Tuesday, January 01, 2013

Book review: The Wars for Asia, 1911-1949

Japanese troops invade Manchuria
An unsparing, surprisingly even and altogether enjoyable effort that sheds much-needed light on the origins of the region’s troubles — past, present and future 

In times of rising tensions and uncertainty in the Asia Pacific, it is essential that we look back into the region’s complex past to understand why history, to a degree perhaps unseen anywhere else, is so alive as to threaten the very foundations laid by the economic success of the past two decades.

A new book on the wars that defined the first half of the twentieth century — and that reverberate through time to create a mosaic of seemingly intractable conflicts — sheds much-needed light on the origins of the region’s troubles, past, present and future.

In The Wars for Asia, 1911-1949, S.C.M. Paine, a professor of strategy and policy at the US Naval War College, picks up where she left off in The Sino-Japanese War of 1894-1895: Perceptions, Power, and Primacy (2005), which did a wonderful job analyzing China’s humiliating defeat in a short war with Japan that ended with the Treaty of Shimonoseki under which, among other things, Taiwan was handed over to Japan. In that defeat, the seeds of China’s “century of humiliation” were sown, which half a century later would reap a new — and this time much more devastating — round of hostilities before, during and after World War II.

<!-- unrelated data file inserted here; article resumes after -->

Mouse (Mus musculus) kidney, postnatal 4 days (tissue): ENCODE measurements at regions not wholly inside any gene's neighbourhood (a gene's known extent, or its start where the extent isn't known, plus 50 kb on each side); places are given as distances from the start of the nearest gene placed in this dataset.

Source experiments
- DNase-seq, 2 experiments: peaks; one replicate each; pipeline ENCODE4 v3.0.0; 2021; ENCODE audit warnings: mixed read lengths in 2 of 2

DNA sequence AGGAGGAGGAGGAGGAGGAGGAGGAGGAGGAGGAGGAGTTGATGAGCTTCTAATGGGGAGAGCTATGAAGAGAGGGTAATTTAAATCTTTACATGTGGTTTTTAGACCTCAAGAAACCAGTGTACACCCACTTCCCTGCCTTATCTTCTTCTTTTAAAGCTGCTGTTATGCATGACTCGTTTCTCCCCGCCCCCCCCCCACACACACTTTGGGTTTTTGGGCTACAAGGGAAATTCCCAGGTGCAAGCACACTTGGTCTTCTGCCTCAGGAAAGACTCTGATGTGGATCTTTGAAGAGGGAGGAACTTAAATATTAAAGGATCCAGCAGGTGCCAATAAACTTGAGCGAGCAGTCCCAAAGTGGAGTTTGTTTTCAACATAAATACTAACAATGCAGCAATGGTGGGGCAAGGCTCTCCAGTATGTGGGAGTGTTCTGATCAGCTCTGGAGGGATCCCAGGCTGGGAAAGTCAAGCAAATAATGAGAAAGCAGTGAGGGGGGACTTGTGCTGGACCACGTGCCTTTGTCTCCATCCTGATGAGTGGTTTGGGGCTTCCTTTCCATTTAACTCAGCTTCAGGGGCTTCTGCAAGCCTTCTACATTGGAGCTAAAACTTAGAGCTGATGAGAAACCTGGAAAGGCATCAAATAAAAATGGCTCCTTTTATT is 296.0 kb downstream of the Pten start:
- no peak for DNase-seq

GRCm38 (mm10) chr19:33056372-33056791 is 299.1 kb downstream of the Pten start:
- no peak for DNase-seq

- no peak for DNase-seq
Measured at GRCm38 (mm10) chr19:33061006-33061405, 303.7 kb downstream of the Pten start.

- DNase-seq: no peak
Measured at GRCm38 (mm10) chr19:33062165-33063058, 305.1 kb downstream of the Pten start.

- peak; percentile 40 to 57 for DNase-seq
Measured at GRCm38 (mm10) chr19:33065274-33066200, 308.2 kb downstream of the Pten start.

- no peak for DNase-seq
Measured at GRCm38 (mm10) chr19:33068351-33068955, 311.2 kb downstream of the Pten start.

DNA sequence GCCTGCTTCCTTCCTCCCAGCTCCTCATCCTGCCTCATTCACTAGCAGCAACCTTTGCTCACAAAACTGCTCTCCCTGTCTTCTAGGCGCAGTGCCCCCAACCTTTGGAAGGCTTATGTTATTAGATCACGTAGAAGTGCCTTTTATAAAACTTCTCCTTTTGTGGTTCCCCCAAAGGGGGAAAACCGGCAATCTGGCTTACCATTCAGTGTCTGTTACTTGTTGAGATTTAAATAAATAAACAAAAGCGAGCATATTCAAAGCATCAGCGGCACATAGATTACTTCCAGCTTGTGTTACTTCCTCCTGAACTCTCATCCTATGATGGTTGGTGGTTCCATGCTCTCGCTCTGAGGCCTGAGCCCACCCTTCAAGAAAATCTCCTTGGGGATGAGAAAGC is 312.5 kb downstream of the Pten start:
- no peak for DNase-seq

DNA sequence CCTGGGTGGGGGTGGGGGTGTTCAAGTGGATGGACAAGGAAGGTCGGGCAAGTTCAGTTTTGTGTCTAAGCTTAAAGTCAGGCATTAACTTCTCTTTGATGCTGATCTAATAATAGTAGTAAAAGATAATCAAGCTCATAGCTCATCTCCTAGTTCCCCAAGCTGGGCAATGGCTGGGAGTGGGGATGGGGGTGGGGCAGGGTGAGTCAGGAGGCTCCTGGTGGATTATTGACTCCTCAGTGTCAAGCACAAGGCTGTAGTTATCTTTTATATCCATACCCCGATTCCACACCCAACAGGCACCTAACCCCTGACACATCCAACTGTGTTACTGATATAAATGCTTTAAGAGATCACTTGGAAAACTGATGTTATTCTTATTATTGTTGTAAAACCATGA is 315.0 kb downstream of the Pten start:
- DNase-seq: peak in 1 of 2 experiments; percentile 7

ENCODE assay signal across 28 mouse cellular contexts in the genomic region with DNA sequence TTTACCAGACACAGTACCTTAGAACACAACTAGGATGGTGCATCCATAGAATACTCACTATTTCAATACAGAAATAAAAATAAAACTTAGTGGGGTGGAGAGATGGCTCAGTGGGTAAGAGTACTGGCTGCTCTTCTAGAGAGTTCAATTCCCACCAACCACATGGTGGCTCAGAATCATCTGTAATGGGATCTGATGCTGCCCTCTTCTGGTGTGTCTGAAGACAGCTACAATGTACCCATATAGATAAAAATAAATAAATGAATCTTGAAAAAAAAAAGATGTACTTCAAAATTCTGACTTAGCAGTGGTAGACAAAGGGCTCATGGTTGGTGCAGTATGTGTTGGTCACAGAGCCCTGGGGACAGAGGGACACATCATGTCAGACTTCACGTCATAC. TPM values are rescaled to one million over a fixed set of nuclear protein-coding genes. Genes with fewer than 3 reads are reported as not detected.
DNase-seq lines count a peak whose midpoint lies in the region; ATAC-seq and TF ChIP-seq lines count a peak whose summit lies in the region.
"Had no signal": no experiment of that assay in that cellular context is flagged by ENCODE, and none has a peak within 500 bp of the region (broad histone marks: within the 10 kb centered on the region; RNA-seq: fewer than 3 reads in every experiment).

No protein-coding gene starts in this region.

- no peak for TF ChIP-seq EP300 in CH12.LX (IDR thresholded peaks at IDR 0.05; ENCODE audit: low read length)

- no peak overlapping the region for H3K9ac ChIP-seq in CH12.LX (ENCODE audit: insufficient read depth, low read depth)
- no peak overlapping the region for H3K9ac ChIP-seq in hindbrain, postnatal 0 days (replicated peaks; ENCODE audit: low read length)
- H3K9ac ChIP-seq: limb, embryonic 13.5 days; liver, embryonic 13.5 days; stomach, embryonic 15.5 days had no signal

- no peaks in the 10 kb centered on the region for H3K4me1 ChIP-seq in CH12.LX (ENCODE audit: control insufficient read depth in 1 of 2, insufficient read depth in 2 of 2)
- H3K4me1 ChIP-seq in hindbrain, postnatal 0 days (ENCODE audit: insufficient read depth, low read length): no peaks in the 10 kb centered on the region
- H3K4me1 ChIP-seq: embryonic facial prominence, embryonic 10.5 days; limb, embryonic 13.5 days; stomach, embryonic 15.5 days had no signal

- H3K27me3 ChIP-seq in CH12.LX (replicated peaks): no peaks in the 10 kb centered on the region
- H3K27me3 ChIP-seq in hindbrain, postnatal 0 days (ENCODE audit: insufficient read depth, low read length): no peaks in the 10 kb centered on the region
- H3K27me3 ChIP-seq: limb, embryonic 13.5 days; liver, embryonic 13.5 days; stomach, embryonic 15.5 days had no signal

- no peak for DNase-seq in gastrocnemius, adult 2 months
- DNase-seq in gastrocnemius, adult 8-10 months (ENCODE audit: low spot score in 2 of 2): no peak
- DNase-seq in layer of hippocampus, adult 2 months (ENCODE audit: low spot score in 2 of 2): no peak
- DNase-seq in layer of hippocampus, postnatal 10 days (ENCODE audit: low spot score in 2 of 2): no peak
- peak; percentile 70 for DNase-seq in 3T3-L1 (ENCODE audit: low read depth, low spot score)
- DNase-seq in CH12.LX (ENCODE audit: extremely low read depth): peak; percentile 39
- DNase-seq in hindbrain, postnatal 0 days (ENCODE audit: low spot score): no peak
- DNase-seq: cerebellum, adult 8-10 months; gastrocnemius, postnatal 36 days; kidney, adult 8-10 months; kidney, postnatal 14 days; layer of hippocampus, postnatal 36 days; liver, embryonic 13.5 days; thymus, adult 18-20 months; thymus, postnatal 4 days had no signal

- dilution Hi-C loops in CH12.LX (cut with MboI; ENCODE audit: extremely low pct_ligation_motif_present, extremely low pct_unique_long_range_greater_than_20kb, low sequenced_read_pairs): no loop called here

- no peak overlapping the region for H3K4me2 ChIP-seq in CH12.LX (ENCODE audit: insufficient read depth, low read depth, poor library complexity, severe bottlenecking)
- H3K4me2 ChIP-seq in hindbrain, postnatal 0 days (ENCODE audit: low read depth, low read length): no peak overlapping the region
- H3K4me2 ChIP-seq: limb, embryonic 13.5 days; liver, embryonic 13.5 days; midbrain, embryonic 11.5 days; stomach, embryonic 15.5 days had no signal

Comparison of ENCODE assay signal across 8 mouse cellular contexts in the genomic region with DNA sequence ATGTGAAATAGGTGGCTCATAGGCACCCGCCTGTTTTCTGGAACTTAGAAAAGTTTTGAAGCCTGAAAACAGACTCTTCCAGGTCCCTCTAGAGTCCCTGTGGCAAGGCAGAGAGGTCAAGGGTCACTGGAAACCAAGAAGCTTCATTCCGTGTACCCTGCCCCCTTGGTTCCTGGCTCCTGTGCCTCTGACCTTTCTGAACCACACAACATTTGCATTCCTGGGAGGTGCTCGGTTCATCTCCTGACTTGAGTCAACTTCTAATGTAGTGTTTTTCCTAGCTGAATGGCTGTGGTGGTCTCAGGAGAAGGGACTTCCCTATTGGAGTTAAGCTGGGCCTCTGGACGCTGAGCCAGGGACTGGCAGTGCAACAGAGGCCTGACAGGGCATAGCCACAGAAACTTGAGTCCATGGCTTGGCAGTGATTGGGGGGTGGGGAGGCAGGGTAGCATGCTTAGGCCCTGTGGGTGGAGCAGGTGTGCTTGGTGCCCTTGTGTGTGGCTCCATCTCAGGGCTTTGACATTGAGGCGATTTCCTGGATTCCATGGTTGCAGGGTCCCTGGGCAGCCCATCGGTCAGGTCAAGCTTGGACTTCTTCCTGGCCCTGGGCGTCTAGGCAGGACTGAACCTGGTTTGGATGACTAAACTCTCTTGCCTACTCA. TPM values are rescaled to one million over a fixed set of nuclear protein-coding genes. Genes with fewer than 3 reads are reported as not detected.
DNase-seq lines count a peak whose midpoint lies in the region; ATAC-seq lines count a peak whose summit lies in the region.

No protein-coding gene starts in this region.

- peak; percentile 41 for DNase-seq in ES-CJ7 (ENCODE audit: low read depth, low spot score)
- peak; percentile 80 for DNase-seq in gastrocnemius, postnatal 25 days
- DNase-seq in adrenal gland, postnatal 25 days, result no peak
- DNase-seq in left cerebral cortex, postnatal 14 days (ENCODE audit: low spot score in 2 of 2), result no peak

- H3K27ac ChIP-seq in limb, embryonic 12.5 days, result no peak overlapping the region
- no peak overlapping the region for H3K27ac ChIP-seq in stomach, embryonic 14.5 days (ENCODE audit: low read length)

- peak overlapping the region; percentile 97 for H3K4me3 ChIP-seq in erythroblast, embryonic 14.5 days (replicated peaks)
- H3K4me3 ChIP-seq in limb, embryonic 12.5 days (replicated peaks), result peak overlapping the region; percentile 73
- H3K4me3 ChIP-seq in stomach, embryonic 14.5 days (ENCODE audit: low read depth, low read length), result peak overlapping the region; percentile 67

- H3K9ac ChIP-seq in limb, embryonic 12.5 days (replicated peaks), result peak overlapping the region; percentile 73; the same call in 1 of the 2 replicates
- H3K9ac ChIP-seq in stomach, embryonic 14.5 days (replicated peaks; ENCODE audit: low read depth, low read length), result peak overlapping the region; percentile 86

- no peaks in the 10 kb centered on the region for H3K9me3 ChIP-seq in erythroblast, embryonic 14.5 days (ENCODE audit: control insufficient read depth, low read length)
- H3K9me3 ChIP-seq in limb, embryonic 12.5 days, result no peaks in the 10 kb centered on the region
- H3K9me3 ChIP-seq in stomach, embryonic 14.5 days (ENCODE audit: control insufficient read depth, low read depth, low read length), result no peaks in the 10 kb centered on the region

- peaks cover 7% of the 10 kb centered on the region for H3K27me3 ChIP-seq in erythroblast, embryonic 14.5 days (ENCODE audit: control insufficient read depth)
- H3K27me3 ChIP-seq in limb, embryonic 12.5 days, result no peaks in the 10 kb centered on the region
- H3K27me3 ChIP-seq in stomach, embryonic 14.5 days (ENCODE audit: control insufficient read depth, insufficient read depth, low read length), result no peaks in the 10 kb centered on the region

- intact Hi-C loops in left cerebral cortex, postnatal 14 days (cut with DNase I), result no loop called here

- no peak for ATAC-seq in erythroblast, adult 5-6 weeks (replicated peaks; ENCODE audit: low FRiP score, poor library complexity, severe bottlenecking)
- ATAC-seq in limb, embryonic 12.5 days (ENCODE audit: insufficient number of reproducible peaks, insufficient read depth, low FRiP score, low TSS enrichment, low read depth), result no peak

My review, published today in the Taipei Times, continues here.

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